Ohio Public Record Law
"The rule in Ohio is that public records are the people's records, and that the officials whose custody they happen to be are merely trustees for the people."
The Painesville Police Department, in compliance with House Bill 141, will make available all public records to any requesting individual, however, certain records may be exempted and certain redactions may occur in order to remain in compliance with House Bill 141 which took effect September 29, 2007. The following list is an example of exempted and redacting items in compliance with state laws:
Exemptions - "To specify that certain personal information is not public record."
- Residential and familial information for peace officers, firefighters, prosecuting attorneys, assistant prosecuting attorneys, correctional employees, youth services employees, certain photographs
- Child abuse reports
- Criminal background
- Records that have been sealed pursuant to statutorily authorized court order
Redactions - "To require a public office to redact certain personal information from a document that is otherwise a public record."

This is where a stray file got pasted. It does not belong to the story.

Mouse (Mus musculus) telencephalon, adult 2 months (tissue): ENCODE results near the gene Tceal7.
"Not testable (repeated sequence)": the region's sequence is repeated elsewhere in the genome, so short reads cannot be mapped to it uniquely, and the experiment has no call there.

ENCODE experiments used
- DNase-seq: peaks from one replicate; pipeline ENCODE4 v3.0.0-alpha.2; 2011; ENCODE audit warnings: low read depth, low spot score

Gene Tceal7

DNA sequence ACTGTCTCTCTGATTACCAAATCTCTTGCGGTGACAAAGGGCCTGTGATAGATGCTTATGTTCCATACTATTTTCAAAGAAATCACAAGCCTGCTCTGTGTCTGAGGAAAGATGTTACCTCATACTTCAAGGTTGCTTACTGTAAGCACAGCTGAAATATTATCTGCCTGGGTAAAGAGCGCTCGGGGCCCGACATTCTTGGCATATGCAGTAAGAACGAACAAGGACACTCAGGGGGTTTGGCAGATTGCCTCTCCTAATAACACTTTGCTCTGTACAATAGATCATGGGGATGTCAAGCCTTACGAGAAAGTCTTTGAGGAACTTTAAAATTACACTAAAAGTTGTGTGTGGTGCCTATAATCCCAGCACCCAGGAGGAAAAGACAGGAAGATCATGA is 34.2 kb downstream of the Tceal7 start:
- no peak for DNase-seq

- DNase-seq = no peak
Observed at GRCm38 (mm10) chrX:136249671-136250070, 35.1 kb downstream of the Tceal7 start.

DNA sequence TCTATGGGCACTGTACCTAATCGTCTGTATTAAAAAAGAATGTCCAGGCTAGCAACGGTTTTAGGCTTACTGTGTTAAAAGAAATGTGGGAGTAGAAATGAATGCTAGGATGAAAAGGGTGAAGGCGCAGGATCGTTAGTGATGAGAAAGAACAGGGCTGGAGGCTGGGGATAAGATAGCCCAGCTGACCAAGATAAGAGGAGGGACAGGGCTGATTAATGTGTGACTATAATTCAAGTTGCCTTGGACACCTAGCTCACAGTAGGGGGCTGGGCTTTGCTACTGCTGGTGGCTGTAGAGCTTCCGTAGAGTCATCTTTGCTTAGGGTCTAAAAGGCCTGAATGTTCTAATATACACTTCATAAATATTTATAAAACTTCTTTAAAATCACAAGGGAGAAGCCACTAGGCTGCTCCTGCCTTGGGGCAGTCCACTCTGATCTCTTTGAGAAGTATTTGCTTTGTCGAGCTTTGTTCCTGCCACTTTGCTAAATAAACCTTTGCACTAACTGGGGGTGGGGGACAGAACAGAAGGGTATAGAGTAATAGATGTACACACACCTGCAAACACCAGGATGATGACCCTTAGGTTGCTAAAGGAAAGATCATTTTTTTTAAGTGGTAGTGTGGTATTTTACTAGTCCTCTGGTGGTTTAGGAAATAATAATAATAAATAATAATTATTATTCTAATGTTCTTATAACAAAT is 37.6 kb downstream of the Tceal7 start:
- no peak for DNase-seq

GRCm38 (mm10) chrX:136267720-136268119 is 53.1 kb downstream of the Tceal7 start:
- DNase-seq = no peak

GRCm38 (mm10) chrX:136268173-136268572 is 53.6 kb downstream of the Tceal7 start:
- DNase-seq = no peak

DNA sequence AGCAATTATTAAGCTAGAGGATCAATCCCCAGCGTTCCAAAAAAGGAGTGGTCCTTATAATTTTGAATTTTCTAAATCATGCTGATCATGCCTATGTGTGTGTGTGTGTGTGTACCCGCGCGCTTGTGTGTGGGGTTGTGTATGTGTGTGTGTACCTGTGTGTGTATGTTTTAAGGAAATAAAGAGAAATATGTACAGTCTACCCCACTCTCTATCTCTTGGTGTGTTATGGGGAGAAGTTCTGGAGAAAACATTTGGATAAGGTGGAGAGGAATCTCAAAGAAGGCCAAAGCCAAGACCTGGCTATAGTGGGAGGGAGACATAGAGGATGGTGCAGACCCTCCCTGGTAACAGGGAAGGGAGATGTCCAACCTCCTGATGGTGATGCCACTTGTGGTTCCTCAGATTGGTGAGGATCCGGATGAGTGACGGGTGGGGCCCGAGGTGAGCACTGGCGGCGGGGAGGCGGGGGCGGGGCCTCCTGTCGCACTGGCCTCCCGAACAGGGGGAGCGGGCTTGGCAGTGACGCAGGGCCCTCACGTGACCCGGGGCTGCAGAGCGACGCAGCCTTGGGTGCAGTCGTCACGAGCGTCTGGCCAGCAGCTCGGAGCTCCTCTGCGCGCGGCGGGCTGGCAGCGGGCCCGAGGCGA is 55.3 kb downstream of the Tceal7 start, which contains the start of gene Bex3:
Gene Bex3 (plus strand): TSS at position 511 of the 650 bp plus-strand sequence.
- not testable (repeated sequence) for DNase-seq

- Social Security Numbers
- Uncharged suspects
- Juvenile victims of sexual related crimes
Ambiguous or Overly Broad Requests
- In the event that the city receives a public record request that is determined to be overly broad or ambiguous in that it fails to reasonably identify any public records maintained by the city and after reasonable efforts to assist the requestor in gaining access or copies of public records, the city may deny the public records request.
Valid Reasons to Deny a Public Records Request
- The requested item does not exist
- The requested item is not a public record
- The requested item is subject to a mandatory or discretionary exemption to the Public Records Act
Charges for Public Records
- You may be charged a nominal fee for copies of records. This fee reflects the actual cost to make copies.